What not to bring: Toys for children. Each tipi provides them.
Tel: 01539 822 935.

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Inside one of the Dandelion Hideaway’s canvas cottages

Dandelion Hideaway, Osbaston, Leicestershire
These canvas cottages in the heart of Leicestershire perfectly combine luxury and simplicity.
What to bring: Your dog. You will need to prearrange this, but Dandelion Hideaway promises a true celebration of nature and wants guest to feel completely at home.
What not to bring: Your Sunday Bests. Although the accommodation is classed as ‘glamping’ it is on a working farm.
Tel: 01455 292 888.

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The Bensfield Treehouse

Bensfield Treehouse, Wadhurst, East Sussex
What to bring: Your binoculars. The treehouse is a great vantage point and being up in the foliage makes spotting wildlife an easy pleasure.
What not to bring: More than one person. The treehouse is designed for just two people, making it the perfect romantic bolthole.
Tel: 01348 830922.

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The Beer Moth

The Beer Moth, Aviemore, Highlands of Scotland
This former fire truck from the 1950s has been transformed into a tiny but utterly extraordinary accommodation for two people (and any pets).
What to bring: A book. Situated on the Inshriach Estate in the north of Scotland, surrounded by nothing but fields, rivers and woods, a stay in the Beer Moth is gloriously isolating.
What not to bring: Technology. The Beer Moth is a hive of relics from the past, including a Victorian double bed and fittings from a Tudor House.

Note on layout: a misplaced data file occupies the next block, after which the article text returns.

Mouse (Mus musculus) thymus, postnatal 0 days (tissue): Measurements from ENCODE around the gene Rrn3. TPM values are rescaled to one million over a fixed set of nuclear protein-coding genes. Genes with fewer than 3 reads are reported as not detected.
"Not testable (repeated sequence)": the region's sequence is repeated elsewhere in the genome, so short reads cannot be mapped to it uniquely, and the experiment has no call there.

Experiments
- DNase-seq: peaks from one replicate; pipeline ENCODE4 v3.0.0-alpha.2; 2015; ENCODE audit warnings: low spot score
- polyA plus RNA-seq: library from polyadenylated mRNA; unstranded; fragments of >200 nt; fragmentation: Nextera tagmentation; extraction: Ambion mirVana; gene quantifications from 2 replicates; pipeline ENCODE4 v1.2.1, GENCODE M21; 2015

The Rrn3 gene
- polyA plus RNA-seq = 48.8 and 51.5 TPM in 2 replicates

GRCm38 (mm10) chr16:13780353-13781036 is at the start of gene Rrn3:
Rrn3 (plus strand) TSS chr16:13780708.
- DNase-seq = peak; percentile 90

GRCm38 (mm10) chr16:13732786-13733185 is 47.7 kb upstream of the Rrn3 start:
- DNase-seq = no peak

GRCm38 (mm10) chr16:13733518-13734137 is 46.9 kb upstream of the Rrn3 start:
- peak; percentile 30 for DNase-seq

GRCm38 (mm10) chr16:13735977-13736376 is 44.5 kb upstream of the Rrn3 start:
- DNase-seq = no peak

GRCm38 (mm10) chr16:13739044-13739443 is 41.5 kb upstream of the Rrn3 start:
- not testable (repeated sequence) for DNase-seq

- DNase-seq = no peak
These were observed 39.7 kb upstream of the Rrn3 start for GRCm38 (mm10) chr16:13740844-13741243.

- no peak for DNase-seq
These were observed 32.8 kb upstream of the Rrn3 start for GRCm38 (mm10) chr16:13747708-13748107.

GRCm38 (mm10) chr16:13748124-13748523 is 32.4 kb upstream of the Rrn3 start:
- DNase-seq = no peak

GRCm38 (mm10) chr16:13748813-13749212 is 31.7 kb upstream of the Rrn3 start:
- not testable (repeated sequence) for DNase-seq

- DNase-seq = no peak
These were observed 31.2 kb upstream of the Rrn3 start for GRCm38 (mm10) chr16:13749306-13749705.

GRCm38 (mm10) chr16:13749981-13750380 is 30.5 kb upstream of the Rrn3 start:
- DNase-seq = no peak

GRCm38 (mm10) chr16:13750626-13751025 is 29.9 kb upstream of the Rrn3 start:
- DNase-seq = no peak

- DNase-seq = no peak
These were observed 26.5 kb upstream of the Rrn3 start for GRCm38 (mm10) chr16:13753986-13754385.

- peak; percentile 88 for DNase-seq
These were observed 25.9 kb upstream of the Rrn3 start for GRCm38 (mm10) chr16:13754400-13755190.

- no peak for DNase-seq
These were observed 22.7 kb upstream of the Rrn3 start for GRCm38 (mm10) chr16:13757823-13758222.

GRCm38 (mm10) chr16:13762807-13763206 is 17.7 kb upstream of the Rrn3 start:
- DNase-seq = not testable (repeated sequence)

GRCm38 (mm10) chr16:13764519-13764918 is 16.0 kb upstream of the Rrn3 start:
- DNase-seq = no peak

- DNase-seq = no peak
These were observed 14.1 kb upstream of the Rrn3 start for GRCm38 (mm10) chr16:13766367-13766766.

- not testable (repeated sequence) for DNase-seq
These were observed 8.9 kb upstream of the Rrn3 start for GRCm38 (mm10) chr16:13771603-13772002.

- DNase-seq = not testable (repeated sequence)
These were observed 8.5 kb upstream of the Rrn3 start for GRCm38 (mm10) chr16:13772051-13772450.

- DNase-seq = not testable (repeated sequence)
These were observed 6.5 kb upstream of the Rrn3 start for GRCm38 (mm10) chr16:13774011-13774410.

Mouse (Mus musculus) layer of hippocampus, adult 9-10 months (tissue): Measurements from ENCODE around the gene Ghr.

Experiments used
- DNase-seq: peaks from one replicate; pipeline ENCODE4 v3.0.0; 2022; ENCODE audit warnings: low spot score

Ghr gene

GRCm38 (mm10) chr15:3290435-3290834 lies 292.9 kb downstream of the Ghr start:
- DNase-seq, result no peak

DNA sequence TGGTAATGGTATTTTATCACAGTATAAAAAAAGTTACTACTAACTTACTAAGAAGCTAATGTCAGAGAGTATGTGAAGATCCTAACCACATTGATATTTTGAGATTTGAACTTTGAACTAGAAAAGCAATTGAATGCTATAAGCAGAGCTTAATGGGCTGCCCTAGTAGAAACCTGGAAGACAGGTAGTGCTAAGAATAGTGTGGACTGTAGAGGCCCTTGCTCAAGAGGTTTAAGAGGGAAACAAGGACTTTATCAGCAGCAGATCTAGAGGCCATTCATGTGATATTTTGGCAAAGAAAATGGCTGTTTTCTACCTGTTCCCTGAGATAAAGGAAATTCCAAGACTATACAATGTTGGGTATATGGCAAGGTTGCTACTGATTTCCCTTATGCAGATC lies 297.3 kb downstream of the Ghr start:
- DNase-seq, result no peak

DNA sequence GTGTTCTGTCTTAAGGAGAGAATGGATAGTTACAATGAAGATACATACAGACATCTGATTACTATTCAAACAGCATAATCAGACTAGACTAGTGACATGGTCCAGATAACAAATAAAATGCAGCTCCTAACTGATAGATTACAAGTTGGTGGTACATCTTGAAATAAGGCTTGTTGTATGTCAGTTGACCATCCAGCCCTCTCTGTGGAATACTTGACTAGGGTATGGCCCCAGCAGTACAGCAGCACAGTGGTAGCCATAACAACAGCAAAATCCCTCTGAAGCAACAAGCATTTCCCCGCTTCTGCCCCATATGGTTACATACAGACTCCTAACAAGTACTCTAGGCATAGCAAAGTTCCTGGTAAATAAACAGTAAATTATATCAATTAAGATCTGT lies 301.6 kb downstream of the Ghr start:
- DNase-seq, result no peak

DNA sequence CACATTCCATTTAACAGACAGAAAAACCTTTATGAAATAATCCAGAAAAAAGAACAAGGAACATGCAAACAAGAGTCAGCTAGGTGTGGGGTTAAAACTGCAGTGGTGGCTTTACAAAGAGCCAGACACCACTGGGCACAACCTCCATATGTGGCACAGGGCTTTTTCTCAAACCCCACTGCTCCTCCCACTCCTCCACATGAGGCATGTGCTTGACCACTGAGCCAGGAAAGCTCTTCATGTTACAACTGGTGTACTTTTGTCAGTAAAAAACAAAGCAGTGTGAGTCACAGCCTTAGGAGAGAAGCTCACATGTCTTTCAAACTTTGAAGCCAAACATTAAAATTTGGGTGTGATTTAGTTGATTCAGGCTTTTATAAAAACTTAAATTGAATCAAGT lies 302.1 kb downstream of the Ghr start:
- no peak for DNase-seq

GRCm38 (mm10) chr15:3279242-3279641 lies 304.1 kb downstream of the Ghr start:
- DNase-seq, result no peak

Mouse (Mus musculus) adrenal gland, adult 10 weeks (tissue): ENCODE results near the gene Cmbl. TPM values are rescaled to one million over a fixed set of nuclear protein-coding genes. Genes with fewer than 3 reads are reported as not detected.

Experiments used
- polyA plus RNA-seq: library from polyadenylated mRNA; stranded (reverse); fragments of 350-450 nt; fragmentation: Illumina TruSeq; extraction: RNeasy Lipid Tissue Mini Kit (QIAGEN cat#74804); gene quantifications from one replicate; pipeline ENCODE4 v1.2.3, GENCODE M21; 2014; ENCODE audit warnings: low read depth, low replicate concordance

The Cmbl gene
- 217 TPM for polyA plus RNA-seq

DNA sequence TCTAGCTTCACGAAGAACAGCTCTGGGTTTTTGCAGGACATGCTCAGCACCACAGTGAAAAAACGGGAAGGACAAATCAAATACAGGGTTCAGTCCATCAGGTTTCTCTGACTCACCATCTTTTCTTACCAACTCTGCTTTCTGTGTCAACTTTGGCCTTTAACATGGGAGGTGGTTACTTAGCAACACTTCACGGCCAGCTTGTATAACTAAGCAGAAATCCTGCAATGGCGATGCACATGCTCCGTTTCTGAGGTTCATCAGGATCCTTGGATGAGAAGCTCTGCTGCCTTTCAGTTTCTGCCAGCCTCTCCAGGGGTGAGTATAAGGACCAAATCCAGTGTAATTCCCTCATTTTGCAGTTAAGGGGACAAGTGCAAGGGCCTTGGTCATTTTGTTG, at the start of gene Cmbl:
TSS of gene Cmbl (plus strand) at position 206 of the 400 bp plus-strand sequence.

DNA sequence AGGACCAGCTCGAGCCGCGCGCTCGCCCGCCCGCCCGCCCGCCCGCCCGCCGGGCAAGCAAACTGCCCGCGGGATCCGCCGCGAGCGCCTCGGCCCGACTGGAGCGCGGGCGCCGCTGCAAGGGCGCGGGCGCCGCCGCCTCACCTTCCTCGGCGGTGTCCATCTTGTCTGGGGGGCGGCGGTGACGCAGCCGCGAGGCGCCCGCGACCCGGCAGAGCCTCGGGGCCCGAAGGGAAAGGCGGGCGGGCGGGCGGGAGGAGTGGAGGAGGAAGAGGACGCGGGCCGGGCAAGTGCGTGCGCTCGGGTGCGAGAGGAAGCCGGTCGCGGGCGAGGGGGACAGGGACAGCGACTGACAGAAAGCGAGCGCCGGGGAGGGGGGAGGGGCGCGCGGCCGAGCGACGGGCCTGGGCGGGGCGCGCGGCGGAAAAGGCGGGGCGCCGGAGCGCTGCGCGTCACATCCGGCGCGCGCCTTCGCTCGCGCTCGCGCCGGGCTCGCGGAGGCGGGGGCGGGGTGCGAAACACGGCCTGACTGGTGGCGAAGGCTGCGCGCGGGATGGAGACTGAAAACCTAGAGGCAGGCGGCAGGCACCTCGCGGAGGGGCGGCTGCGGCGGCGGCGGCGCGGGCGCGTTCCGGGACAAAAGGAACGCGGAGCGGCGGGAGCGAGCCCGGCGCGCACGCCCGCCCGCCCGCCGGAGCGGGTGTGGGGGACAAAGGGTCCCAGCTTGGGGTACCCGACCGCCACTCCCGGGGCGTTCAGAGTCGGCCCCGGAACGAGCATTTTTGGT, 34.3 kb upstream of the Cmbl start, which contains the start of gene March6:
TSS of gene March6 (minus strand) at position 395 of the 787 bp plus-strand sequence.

Tel: 01275 395 447.

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Happy Days Trailers

Happy Days Airstream Trailers, Wimborne, Dorset
These silver beauties, originally hailing all the way from America, are a perfect mix of modern and vintage. Sleeping four or five people, this set up is old fashioned and retro without sacrificing any of the comforts of the 21st century.
What to bring: Meat, fish and vegetables for the mobile fire pits that can be rented each evening.
What not to bring: Portable DVD players, as they are provided in the trailers, meaning even if it pours down, you’ll be entertained.
Tel: 01202 567606.

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The Suffolk Escape

The Suffolk Escape, Hintlesham, Suffolk
These four lodges built on farmland in the heart of Constable Country are the last word in understated luxury.
What to bring: The bottle of wine or champagne you’ve been saving for a special occasion. With beautiful exterior decking jutting out across still waters, this is the perfect place to celebrate in style.
What not to bring: Children. The Suffolk Escape is designed to be a hub of tranquility for adults only.
Tel: 01473 652149

The full feature including more beautiful interior and exterior pictures, is in the latest issue of BRITAIN magazine, available here.